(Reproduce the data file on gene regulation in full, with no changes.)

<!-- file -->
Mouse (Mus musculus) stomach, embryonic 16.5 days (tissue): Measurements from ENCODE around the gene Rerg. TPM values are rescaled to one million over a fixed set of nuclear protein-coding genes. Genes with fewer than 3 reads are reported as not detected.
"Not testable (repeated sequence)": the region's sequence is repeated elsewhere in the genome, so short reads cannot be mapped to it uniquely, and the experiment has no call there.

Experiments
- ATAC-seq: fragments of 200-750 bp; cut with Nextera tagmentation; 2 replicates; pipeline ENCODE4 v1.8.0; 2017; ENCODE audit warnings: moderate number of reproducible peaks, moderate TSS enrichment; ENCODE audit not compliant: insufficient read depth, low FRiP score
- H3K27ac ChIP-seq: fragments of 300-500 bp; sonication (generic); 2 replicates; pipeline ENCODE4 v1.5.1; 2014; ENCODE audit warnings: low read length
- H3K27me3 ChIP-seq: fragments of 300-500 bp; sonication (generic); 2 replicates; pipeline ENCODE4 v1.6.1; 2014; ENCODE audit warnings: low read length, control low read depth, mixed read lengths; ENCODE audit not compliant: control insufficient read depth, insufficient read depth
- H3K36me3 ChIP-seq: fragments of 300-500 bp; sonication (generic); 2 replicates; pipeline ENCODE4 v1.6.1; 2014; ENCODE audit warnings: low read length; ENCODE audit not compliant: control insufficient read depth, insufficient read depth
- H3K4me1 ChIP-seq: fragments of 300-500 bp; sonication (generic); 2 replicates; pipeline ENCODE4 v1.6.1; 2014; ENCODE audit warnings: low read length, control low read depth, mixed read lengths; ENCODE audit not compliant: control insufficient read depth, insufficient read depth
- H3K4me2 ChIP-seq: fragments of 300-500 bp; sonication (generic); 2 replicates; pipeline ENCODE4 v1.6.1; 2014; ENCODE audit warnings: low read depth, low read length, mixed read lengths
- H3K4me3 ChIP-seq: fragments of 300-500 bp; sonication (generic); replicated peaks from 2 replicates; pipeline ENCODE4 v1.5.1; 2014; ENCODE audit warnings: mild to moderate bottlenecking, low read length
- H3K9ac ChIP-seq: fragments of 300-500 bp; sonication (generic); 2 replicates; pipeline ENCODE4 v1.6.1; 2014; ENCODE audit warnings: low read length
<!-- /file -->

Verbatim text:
Mouse (Mus musculus) stomach, embryonic 16.5 days (tissue): Measurements from ENCODE around the gene Rerg. TPM values are rescaled to one million over a fixed set of nuclear protein-coding genes. Genes with fewer than 3 reads are reported as not detected.
"Not testable (repeated sequence)": the region's sequence is repeated elsewhere in the genome, so short reads cannot be mapped to it uniquely, and the experiment has no call there.

Experiments
- ATAC-seq: fragments of 200-750 bp; cut with Nextera tagmentation; 2 replicates; pipeline ENCODE4 v1.8.0; 2017; ENCODE audit warnings: moderate number of reproducible peaks, moderate TSS enrichment; ENCODE audit not compliant: insufficient read depth, low FRiP score
- H3K27ac ChIP-seq: fragments of 300-500 bp; sonication (generic); 2 replicates; pipeline ENCODE4 v1.5.1; 2014; ENCODE audit warnings: low read length
- H3K27me3 ChIP-seq: fragments of 300-500 bp; sonication (generic); 2 replicates; pipeline ENCODE4 v1.6.1; 2014; ENCODE audit warnings: low read length, control low read depth, mixed read lengths; ENCODE audit not compliant: control insufficient read depth, insufficient read depth
- H3K36me3 ChIP-seq: fragments of 300-500 bp; sonication (generic); 2 replicates; pipeline ENCODE4 v1.6.1; 2014; ENCODE audit warnings: low read length; ENCODE audit not compliant: control insufficient read depth, insufficient read depth
- H3K4me1 ChIP-seq: fragments of 300-500 bp; sonication (generic); 2 replicates; pipeline ENCODE4 v1.6.1; 2014; ENCODE audit warnings: low read length, control low read depth, mixed read lengths; ENCODE audit not compliant: control insufficient read depth, insufficient read depth
- H3K4me2 ChIP-seq: fragments of 300-500 bp; sonication (generic); 2 replicates; pipeline ENCODE4 v1.6.1; 2014; ENCODE audit warnings: low read depth, low read length, mixed read lengths
- H3K4me3 ChIP-seq: fragments of 300-500 bp; sonication (generic); replicated peaks from 2 replicates; pipeline ENCODE4 v1.5.1; 2014; ENCODE audit warnings: mild to moderate bottlenecking, low read length
- H3K9ac ChIP-seq: fragments of 300-500 bp; sonication (generic); 2 replicates; pipeline ENCODE4 v1.6.1; 2014; ENCODE audit warnings: low read length